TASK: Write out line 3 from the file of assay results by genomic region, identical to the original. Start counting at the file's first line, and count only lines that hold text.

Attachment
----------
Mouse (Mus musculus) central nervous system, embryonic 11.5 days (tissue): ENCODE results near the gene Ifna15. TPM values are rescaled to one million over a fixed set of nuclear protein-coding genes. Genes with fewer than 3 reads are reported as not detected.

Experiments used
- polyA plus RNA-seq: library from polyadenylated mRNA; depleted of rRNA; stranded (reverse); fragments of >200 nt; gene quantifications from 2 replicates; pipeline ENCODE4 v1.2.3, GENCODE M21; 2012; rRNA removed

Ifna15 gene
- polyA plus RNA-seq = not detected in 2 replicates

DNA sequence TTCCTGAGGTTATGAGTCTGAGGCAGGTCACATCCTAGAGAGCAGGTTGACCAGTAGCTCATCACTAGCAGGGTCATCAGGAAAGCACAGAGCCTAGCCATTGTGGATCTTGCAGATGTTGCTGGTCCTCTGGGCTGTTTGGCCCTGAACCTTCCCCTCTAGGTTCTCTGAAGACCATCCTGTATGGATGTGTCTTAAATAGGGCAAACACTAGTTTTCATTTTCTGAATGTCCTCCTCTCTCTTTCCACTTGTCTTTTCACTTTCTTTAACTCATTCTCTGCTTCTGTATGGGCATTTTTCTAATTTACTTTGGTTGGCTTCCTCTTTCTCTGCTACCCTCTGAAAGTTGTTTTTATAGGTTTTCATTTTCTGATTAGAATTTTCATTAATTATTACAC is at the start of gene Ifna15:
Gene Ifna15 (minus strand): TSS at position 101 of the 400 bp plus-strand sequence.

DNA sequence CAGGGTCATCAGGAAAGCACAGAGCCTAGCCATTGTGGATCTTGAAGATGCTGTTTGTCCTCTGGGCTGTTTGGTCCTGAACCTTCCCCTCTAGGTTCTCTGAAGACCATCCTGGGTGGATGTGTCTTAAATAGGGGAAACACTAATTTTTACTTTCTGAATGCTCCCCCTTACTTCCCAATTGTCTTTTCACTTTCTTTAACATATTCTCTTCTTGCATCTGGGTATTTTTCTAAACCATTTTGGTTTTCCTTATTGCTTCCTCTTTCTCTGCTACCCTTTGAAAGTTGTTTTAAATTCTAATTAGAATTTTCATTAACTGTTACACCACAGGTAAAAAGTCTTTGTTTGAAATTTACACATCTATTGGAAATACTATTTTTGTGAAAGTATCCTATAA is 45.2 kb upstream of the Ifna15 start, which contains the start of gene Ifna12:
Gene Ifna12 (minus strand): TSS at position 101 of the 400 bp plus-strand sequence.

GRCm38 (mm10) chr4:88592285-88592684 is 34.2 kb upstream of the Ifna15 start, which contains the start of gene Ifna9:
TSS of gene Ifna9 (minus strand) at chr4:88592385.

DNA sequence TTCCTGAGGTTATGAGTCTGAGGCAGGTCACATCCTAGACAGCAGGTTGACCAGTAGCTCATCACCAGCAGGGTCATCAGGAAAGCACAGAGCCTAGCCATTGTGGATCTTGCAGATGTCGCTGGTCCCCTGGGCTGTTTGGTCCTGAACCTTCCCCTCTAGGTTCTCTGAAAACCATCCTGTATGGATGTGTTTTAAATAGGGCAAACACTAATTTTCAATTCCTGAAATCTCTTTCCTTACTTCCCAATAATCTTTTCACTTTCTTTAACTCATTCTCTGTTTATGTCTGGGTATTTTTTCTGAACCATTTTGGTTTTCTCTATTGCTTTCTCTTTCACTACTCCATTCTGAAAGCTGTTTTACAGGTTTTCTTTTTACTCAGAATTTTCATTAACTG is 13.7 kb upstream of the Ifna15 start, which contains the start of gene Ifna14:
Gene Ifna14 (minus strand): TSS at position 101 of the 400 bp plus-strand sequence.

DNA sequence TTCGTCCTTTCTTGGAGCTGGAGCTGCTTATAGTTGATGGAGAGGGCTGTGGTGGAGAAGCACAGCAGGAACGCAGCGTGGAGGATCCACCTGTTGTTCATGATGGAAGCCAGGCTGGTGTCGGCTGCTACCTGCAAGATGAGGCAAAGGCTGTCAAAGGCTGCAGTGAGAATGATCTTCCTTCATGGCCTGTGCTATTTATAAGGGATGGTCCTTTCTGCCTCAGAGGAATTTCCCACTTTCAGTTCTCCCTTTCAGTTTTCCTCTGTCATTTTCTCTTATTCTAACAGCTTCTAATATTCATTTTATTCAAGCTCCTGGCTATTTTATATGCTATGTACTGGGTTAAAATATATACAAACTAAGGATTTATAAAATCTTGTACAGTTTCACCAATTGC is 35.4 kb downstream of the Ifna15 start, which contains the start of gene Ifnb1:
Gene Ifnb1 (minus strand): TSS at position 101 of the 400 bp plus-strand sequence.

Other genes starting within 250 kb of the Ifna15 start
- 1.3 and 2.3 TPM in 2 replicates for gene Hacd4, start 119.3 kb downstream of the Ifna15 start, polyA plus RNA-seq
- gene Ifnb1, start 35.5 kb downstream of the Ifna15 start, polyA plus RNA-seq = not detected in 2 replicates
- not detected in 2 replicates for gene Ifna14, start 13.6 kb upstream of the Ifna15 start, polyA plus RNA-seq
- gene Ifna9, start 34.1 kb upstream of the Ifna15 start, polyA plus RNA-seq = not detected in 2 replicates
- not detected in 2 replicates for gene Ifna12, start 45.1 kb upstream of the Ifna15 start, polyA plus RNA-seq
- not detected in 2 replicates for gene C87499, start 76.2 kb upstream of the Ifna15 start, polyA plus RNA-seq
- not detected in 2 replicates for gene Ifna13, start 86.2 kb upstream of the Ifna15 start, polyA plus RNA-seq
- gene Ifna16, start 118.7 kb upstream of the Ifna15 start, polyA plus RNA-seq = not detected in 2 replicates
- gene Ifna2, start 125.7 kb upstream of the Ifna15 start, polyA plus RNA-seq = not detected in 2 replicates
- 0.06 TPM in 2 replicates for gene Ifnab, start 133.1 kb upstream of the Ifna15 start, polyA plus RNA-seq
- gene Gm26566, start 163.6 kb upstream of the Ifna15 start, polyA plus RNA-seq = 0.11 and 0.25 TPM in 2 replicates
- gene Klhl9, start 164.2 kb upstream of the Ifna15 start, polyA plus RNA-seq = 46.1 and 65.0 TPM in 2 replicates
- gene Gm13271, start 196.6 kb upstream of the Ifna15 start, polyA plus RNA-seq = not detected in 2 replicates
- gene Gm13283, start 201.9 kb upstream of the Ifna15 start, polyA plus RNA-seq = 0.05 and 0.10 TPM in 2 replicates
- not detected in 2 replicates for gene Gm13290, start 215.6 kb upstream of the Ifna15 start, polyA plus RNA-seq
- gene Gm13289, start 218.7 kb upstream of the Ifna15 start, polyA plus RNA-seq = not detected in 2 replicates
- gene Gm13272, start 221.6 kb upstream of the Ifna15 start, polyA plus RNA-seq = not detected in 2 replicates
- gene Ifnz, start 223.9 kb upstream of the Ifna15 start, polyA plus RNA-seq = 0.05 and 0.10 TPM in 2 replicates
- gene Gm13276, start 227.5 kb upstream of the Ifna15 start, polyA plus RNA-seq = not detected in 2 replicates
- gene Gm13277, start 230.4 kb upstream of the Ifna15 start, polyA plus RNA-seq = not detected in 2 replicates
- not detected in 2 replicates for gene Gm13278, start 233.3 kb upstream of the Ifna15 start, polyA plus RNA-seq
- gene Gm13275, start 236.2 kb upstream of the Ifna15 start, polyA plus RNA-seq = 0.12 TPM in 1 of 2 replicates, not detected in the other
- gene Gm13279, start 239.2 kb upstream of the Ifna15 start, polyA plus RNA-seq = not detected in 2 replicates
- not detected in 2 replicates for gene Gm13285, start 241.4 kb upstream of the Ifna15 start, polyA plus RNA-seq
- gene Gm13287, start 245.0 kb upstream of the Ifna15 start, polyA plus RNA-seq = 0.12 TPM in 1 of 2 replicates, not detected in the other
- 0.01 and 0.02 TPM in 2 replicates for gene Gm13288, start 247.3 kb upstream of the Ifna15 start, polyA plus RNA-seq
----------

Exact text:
- polyA plus RNA-seq: library from polyadenylated mRNA; depleted of rRNA; stranded (reverse); fragments of >200 nt; gene quantifications from 2 replicates; pipeline ENCODE4 v1.2.3, GENCODE M21; 2012; rRNA removed